January 19, 2015
Dr. Martin Luther King, Jr. Day
“I have a dream!” “Let freedom ring!” “Free at last!”
How could anyone not be mesmerized and inspired watching Dr. Martin Luther King’s passionate appeal to the nation? I felt just as moved today, watching on my computer, as I did as a 15 year old riveted to the small screen of our black and white TV on August 28, 1963.
At that time, discord between blacks and whites was volcanic. What else could anyone expect? The decades old “Colored only” signs over public bathrooms and water fountains that I encountered everywhere were just another visual to bring the racial cauldron to a boil.
Basic rule of solidarity
While society struggled to figure out how King’s “brotherhood” between the races played out in everyday life, my high school track team intuitively knew the basic rule of solidarity: treat others with respect as equals. That’s why we all walked out of a fast food place that refused to serve our black teammates.
I think that Dr. King would be proud of the significant progress Americans have made to realize his dream. The reality is that inter-racial and inter-cultural discord is as old as history. Is it a curable disease?
Getting to the root of the problem
“If we don’t know how to love one another, what’s the use of all this diversity training?” asked a frustrated African American Air Force Sergeant, tired of mandatory attendance at a plethora of lectures and workshops on diversity that emerged in the 1990s. Changes were made in public policy, but attitudes often remained entrenched. What was I, the workshop instructor, going to say?
Later in the same year, I was attending a Leadership Diversity Conference and decided to ask the same question of the keynote speaker. The African American professor was an intelligent, sincere man trying to solve a real problem. I appreciated what he had to say. Here’s how he started his speech.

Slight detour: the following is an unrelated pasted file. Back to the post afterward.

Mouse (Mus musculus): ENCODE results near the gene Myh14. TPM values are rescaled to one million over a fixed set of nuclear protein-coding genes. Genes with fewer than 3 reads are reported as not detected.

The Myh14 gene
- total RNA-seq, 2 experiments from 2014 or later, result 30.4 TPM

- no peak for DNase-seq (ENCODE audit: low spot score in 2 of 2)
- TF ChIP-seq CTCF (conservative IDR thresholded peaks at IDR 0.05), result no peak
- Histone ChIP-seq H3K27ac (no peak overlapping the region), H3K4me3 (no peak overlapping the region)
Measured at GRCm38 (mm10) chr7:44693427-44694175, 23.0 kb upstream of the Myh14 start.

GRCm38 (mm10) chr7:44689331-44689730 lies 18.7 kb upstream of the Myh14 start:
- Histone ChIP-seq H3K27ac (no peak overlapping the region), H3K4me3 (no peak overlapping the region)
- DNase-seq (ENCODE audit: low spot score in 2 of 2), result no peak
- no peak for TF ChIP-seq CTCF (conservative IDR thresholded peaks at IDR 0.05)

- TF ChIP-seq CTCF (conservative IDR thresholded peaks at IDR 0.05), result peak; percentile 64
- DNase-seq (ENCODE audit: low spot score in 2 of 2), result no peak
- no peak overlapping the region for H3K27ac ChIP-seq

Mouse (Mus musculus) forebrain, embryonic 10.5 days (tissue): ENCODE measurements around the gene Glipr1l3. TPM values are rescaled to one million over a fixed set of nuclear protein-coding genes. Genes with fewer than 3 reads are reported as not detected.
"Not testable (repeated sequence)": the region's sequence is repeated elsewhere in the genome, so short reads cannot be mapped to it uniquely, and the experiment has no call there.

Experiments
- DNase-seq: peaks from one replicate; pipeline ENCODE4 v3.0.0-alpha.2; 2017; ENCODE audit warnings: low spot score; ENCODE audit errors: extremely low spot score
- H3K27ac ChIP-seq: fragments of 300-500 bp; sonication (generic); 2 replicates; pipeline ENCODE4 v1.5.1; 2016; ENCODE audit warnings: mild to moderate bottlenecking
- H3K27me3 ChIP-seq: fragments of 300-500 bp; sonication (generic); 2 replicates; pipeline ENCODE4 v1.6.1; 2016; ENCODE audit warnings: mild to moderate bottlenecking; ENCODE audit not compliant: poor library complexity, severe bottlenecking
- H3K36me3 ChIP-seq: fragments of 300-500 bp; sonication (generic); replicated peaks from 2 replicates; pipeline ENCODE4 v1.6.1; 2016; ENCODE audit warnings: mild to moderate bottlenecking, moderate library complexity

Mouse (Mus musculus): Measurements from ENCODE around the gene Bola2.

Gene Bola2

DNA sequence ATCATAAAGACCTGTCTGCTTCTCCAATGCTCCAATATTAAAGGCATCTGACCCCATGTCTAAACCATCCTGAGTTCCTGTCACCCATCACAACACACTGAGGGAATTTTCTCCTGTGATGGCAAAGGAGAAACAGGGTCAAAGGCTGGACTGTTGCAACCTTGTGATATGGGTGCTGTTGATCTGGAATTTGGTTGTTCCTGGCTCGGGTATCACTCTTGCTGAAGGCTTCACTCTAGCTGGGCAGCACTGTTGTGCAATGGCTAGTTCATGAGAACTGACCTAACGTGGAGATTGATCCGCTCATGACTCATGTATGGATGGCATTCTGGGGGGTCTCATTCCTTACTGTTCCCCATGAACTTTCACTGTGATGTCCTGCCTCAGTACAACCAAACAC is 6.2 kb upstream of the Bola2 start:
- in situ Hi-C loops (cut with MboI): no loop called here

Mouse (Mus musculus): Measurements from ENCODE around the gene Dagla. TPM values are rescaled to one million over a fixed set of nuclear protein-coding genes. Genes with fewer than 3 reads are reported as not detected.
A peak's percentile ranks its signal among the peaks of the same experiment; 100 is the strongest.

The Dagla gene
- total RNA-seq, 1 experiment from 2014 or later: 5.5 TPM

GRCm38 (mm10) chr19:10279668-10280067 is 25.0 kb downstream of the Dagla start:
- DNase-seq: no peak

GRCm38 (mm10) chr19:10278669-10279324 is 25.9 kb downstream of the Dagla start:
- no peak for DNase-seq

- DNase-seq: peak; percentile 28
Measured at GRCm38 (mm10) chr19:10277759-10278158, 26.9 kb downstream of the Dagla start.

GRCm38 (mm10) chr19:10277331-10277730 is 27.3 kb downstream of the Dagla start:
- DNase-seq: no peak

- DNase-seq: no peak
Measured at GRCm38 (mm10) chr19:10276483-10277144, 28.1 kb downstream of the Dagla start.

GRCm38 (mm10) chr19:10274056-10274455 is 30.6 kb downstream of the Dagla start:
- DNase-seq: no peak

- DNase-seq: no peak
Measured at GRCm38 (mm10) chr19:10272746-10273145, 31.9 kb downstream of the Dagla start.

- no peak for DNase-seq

“Racism is a white man’s problem! And, if you want to learn more about this, then I want you to know that in the heartland of America, there is another excellent conference that you should attend. It is unlike any other conference in that it begins with the assumption that racism is a white man’s problem. This is a good thing that such a conference starts with this assumption, because this assumption is true.”
I thought, “Now that’s one way to get your audience’s attention from the start!” I actually didn’t have a problem with his assessment that someone needs to take responsibility for racism. I just thought that his focus was too narrow.
During Q&A, I walked up to the microphone and said,
“Sir, all of us have benefited from your knowledge and insight. Thank you for sharing with us. I find myself troubled on two counts.
First of all, rejection of another is a terrible thing, and the black race has been hurt and hindered by rejection. Even worse, to reject the humanity of another is to reject the Creator who made him.
Secondly, as you were speaking, my mind drifted to Africa, to Europe, to Asia, to the Middle East and I discovered that regardless of the color or culture of the people group in positions of power, they all tend to do to others what you claim whites have done here. It seems that any race or culture that has the opportunity to be powerful or privileged could have the tendency to look down on minorities and treat them as second-class citizens.
Since this propensity appears to be universal, sir, what would be your response to the question posed to me by an African American sergeant at a workshop on diversity that I was facilitating in the military? The sergeant said, “We can talk about diversity all we want, but, unless our heart changes, everything we’re talking about is a waste of time. How do you change the heart? If we don’t know how to love one another, what’s the use of all this diversity training?”
Doctor, how would you respond to that question? From all that you’ve learned, how does the heart change so that we forgive others for their transgressions against us, so that we fully accept them for who they are, and we make room for them if they desire to enter our world?”
With great regret, I must say this good man’s response was mostly cotton candy instead of steak (in his defense and in all fairness, I really do think that he had never considered the solution to racism from this perspective).
“I love people. Love is the motivation for what I do,” was his closing statement. I believe that deep down this was the true sentiment of his heart, as it is for many others.
Natural pride: liking people who are like me